NATIONAL KIDS COUNT DATA BOOK
**Released July 25, 2012**
KIDS COUNT is a national and state-by-state project of the Casey Foundation to track the status of children in the United States. At the national level, the principal activity of the initiative is the publication of the annual KIDS COUNT Data Book, which uses the best available data to measure the educational, social, economic, and physical well-being of children state by state. Voices for Illinois Children leads the Illinois Kids Count project and has published Illinois Kids Count reports since 1992 with generous funding from the Annie E. Casey Foundation.
The national 2012 KIDS COUNT Data Book shows both promising progress and discouraging setbacks for the nation’s children: While their academic achievement and health improved in most states, their economic well-being continued to decline.
Over the period of roughly 2005 to 2011, the improvements in children’s health and education include a 20 percent decrease in the number of kids without health insurance; a 16 percent drop in the child and teen death rate; an 11 percent reduction in the rate of high school students not graduating in four years; and an 8 percent reduction in the proportion of eighth-graders scoring less than proficient in math.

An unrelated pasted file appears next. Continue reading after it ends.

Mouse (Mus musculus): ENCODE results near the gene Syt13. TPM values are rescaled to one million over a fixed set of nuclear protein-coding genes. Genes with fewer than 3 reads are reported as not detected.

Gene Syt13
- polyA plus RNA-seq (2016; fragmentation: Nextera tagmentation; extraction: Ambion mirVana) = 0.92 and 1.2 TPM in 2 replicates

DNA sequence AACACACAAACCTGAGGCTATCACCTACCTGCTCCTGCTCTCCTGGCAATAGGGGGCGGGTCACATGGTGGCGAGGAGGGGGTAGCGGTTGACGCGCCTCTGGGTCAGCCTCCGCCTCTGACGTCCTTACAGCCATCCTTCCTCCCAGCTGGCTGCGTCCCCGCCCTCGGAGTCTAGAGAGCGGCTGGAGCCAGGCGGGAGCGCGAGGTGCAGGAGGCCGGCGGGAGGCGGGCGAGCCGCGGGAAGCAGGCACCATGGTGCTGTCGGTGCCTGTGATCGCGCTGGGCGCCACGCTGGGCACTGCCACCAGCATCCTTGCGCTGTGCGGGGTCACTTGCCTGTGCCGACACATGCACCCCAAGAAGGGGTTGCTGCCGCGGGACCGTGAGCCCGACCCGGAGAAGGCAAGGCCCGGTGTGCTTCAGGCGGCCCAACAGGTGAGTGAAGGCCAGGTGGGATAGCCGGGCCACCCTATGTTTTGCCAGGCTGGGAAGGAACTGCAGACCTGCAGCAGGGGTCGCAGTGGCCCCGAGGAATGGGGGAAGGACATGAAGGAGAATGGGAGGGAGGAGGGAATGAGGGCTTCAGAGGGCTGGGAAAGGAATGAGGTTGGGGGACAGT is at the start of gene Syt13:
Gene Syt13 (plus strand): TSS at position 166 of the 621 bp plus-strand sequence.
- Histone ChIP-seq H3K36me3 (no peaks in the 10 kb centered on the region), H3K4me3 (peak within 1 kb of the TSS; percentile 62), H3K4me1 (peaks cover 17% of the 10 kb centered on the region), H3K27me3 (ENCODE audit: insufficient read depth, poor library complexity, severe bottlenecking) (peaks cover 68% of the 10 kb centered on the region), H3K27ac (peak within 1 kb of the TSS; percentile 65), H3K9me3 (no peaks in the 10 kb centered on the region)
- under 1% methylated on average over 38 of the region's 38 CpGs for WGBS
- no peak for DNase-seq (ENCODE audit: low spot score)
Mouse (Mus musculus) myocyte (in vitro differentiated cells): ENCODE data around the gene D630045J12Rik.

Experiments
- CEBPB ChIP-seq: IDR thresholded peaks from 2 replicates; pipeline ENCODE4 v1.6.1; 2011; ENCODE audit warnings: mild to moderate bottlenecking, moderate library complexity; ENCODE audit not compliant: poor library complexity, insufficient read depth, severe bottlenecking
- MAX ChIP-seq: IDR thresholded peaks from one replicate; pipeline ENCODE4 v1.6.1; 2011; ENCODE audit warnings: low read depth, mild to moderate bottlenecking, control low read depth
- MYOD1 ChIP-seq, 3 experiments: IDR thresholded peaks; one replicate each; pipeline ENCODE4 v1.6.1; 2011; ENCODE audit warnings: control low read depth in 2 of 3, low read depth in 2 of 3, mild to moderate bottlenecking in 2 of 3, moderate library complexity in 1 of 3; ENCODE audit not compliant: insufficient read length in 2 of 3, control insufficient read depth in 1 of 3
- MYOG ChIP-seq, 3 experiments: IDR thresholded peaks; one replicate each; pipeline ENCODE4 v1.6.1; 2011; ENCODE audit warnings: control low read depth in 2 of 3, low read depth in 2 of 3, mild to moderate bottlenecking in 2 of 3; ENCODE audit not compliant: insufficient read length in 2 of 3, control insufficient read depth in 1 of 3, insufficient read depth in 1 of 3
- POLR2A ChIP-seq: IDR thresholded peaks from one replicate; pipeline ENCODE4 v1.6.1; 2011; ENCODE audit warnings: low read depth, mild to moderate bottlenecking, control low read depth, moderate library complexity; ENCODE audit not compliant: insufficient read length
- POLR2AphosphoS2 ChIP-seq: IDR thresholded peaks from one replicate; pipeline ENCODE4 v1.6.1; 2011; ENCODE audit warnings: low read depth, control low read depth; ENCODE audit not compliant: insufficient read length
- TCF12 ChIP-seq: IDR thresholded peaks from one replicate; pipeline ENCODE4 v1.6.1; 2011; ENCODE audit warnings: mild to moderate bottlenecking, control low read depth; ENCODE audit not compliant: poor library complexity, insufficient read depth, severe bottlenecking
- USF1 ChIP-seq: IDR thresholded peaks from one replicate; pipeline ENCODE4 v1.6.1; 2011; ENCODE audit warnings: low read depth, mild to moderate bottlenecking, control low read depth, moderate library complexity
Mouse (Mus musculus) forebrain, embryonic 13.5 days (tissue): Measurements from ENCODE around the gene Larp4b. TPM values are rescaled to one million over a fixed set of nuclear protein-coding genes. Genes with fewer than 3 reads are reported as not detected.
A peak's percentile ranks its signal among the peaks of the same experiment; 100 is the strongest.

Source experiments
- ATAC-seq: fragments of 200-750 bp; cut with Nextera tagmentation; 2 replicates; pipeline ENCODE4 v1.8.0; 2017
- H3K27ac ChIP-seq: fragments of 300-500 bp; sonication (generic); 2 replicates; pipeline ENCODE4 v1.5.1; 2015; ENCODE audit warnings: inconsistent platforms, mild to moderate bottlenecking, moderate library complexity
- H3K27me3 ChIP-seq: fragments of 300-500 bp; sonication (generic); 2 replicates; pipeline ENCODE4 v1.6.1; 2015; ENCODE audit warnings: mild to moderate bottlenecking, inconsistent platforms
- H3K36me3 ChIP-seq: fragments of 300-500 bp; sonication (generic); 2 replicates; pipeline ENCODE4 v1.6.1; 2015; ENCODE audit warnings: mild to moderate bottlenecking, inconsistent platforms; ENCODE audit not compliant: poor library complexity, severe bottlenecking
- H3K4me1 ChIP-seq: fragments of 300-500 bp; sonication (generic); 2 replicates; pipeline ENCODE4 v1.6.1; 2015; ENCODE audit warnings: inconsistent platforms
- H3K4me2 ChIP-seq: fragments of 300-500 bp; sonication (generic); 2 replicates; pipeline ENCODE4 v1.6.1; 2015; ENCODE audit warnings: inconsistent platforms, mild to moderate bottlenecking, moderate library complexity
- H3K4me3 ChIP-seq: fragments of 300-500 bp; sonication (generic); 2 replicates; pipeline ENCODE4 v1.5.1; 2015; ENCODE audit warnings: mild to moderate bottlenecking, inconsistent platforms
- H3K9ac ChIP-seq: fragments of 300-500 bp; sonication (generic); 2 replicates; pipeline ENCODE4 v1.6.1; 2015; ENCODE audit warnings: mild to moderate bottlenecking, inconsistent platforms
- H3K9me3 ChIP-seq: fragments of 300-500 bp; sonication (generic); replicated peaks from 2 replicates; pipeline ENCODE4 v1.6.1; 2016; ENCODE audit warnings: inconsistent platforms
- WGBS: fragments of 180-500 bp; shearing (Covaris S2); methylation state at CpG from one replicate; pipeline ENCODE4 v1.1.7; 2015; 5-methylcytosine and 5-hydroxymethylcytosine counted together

The 2012 Data Book indicates kids and families nationwide are still struggling economically in the wake of the recession. In 2010, one-third of youths had parents without secure employment—an increase of 22 percent, or about 4 million children, in just two years. From 2005 to 2010, the number of children living in poverty rose by 2.4 million.
To see how Illinois fares:
- Read the Illinois news release
- Read the Illinois fact sheet
- Read the national news release
- Download the full national KIDS COUNT Data Book: PDF | iTunes app (New!)